Two day’s ago, after heading out with Emily and Margaret for a spectacular Afternoon Tea with scones, jam, and clotted cream, I headed back to the flats to finish off our last assignment and reading. 3000 words was much less than I anticipated and the following morning started the melancholy feelings I would be having for the next few days. The class discussion was just as great as always – we tried to define just what theatre is. We came to no real conclusion, as anything and everything can be theatre if we want it to be.
After class, we went to go see the last piece of theatre in London that we had planned – Billy Elliot. The musical was so much more than I expected, and I found that I was really moved by its music and story of a young man’s love for the ballet in a world of endless masculinity. Some of my particularly favorite songs were solidarity and Merry Christmas Maggie Thatcher. The show was surprisingly raunchy, though a lot of it was hard to pick up on because of the Northern England slang.
The moment the musical ended, the Fulbrighters, myself, and our tutor Vicky all headed over to the Strand campus one last time to wrap up and say our goodbyes to all the people that made this possible. We spent an hour just talking about our time here, and then we all headed off to one of the only experiences that none of us had yet but is oh so necessary to the London experience – Indian Food! Only two in our group had ever really had Indian food before so I was very thankful that all our native Londoner mentors were there to help us out – it was surprisingly sweet! I suppose its a bit like Chinese food in America, not really Chinese, but good all the same. We said goodbye to our mentors John and Adam, and finally to Valerie of the Fulbright Commission, the one who was really doing a lot of the work behind the scenes. Though it was the last time we would see them, I didn’t get too emotional because I still had one day left in the UK.
The next morning, I got up, went across the street to receive my certificate of completion for the course, and while the rest of the group split up over the city to enjoy their last day, I decided I was going to Cambridge. The train ride was very cheap and a little long, but I got a good four hours in the most beautiful place I have ever seen in my entire life. The sun was shining, the streets were busy for this small University town, and the river glistened in a way that I had never seen before. I spent most of my time just wandering down random streets in awe of academic buildings some of which were 700 years old. Nothing could have prepared me for just how beautiful Cambridge is. I unfortunately didn’t get to see the Computer Lab like I had planned to, but it was all made up for ten fold by the punting boat tour I took down the River Cam which runs straight through the town and passes by the most beautiful and ancient of the colleges there. It may have been a touristy experience, but I have rarely experience such serenity in my life. I took many pictures of the place that you can see in the flickr I’ve linked above. I may need to return someday.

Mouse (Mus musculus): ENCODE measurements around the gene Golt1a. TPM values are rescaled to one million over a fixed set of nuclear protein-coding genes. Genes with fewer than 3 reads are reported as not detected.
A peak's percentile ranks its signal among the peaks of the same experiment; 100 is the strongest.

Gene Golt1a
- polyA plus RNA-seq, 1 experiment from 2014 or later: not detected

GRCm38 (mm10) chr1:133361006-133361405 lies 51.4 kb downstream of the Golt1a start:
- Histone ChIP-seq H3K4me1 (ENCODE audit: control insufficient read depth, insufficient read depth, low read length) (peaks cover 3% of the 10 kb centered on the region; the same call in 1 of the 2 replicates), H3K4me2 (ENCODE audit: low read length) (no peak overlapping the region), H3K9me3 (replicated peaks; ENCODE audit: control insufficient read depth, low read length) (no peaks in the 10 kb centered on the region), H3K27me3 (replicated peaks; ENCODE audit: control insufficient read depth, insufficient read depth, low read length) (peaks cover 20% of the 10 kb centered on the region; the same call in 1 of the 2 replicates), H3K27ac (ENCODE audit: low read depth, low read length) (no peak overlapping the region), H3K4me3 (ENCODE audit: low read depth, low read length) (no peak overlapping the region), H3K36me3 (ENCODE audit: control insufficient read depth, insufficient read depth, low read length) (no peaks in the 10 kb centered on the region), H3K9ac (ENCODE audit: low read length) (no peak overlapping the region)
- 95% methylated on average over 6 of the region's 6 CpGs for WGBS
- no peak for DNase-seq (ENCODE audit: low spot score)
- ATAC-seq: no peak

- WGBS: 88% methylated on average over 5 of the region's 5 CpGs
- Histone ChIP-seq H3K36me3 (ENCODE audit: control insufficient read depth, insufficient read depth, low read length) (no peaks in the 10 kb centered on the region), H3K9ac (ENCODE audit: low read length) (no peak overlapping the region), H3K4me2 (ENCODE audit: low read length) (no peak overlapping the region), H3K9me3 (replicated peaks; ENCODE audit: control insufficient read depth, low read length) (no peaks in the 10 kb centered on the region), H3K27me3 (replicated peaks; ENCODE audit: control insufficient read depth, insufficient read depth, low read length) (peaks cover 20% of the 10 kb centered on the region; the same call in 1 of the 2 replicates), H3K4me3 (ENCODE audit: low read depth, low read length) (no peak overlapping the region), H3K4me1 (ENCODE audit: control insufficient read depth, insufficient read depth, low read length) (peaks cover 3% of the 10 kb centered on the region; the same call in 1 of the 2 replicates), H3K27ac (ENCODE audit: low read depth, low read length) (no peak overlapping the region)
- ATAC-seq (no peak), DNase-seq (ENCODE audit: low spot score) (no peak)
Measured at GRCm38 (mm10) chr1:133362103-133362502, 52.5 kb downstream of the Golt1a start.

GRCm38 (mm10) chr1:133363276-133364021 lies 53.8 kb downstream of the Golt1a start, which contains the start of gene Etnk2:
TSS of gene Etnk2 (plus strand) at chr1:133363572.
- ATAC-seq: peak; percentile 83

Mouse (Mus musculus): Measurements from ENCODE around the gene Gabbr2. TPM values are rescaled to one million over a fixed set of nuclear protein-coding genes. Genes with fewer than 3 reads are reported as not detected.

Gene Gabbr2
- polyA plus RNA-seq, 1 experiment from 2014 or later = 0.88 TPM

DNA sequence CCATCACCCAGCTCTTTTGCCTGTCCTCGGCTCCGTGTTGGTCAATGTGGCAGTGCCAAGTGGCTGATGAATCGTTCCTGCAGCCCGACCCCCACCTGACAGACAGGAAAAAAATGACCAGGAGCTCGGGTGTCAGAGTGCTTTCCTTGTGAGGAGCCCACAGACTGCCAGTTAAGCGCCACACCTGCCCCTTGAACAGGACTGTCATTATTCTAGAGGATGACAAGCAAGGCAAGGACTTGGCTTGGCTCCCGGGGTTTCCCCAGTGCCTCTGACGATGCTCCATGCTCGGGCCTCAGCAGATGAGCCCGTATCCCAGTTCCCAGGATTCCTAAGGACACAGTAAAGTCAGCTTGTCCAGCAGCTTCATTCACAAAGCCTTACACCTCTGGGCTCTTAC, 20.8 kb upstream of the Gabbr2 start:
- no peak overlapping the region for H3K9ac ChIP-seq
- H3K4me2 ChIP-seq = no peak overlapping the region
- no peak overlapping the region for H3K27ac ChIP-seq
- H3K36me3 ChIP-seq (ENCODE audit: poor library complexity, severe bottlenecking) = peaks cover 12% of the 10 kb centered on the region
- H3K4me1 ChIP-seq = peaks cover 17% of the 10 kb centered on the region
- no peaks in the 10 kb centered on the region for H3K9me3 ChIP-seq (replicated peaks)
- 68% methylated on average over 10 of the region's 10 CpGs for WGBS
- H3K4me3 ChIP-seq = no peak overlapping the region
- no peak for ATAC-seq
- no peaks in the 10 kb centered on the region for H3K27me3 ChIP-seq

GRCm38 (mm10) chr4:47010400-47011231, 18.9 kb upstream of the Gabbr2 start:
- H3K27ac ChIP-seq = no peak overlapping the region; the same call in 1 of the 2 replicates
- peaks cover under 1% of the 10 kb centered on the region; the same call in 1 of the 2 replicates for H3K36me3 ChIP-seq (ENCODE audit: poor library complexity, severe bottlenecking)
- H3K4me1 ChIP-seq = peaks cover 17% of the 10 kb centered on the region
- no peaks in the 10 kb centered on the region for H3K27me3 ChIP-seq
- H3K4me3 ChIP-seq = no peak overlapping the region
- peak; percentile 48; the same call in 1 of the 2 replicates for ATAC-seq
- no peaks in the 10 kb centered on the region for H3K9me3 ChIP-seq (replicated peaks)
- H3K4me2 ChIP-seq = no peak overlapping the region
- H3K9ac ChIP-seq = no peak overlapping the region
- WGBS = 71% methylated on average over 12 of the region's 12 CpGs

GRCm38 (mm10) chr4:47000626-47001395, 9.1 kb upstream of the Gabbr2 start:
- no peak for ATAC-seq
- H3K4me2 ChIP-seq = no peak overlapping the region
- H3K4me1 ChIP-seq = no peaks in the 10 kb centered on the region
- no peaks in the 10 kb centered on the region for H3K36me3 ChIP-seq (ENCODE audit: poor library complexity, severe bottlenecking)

That serenity ended with a mad dash for my train back to London for one last dinner with my group at 8:00. We went to an unremarkable italian restaurant, which was appreciated because it helped me reflect on the time that I’ve spent with the friends that I’ve made here. I’m really going to miss these guys a lot – they are truly wonderful people. On our way back to Stamford Street for the night, we all paused on the Waterloo bridge to soak in the sight of the city on last time – I didn’t need to take any photos for that moment because I will never let that last image fade.
I’m packing now, and we all have cabs to take us to the airport at different times of the morning tomorrow. I’m going to do my best to meet up with them each one last time to say goodbye, and I can only I hope I don’t get too emotional. I’m going to make one last post soon as a reflection on this whole experience, but in preface, the only thing I can feel for it now is complete and utter gratitude.